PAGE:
From that single image, without removing anything and without adding anything, we could have countless images, all different from each other. We could continue this game countless times and the result will never be the same.

Kensuke realizes in 2018 the series “No more, No less” in collaboration with the French artist Thomas Sauvin. No more, No less is a series consisting of three books, launched during Paris Photo, by three different publishers: Skinnerboox, Éditions and Jiazazhi.

Creating to recreate something new is photography for me. Every time I think of a new project, it changes and gradually transforms itself into something else. It is as if at some point he was looking at me, suggesting new solutions. It is as if I were an operator intent on following the wishes of others. Shooting is the first process, but it all starts earlier. The mind, the thought or rather the innumerable concepts, reflections, considerations are mixed together.

About my photography

Perhaps my photographs initially suggest a great deal of confusion. In reality, the process followed to achieve them is the exact opposite, it is to give order to the chaos of my mind. A harmony that takes shape only through the mental image that becomes real image. In order for this to happen my mind needs constant stimulation. Impulses that give rise to knowledge that then becomes creative. Creativity is fantasy, but fantasy is always the daughter of knowledge.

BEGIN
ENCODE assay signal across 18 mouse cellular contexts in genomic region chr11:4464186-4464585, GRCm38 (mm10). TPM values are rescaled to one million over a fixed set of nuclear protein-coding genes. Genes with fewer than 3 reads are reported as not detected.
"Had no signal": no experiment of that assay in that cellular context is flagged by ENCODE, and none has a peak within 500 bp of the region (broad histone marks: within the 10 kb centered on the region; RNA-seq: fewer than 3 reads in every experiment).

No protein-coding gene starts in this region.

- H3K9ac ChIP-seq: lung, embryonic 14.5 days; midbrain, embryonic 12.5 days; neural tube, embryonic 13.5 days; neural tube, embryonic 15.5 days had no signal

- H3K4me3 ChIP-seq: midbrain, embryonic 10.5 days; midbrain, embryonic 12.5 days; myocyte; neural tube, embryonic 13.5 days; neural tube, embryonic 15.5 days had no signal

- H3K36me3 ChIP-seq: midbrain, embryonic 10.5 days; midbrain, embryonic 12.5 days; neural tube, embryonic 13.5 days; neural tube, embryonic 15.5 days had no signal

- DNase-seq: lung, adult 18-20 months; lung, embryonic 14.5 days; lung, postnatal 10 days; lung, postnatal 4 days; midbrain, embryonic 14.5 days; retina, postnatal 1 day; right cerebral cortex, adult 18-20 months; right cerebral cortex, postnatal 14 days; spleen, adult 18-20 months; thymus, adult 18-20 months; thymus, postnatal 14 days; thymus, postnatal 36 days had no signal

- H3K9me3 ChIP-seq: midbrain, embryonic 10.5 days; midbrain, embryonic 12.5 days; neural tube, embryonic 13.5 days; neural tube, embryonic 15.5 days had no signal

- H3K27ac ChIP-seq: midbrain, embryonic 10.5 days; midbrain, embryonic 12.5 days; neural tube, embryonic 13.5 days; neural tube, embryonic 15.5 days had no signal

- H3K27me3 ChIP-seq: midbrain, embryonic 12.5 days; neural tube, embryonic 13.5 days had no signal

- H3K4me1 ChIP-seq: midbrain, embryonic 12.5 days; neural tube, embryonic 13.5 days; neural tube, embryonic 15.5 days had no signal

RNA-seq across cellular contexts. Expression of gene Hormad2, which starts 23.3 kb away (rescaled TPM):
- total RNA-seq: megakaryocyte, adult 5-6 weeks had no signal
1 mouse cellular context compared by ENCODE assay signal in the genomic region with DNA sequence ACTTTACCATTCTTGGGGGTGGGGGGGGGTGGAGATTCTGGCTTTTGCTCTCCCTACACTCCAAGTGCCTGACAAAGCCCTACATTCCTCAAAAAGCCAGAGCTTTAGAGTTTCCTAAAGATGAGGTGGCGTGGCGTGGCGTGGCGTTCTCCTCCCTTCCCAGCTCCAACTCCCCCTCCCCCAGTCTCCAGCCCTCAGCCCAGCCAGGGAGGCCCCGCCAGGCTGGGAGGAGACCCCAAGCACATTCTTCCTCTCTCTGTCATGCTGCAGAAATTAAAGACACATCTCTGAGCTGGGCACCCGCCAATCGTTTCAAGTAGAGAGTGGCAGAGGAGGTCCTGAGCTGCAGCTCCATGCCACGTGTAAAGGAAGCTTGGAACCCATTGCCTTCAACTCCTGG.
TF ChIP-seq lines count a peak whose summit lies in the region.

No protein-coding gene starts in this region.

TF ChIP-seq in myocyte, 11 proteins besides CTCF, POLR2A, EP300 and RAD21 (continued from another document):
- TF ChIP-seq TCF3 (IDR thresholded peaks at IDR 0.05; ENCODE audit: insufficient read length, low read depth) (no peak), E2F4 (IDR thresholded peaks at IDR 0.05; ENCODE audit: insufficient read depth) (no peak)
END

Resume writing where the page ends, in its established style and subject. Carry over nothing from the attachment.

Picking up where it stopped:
Kensuke’s inspiration

My gaze was already akin to some of his ways of manipulating and treating the photographic image. Surely I am the daughter of this new reality, of this frenzy that invades our way of looking at the world. I met Kensuke by chance along my search, and for a I don’t know what, among hundreds of books that I found myself in front, I chose No more, No less.

Consequently, the starting point can be a photographic archive, an old family photograph or a photograph that has marked the history of the images is sometimes repetitive, redundant, boring. Throughout history, many photographers and artists have followed this path. Not very original, however, as a way forward today. I think knowing how to dose, use and manipulate the old with something more contemporary than yesterday is extremely difficult. But nevertheless, when the outdated knows how to change its shape, completely transform itself into something else, then it is there that the essence of artisticity resides.

Therefore, the artist does not create from scratch, he manipulates, alters what he possesses. Give your own interpretation of things. To then return to each their own vision. In his works Kensuke leaves us in the balance between what is true and what is intentionally false.

Certainly, it looks real, but it isn’t. Just sharpen your eye, be aware that there is nothing authentic. All is an eternal fiction. On the other hand, this is the era of deception. Of an illusion, which we persist in calling reality again.

Dummies, 2020, Terry Renda
© Dummies, 2020, Terry Renda

Dummies, 2020, Terry Renda

Hybrid, 2018, Terry Renda
© Hybrid, 2018
Terry Renda

Terry Renda

Terry Renda

Photo Credit
Terry Renda
Kensuke Koike official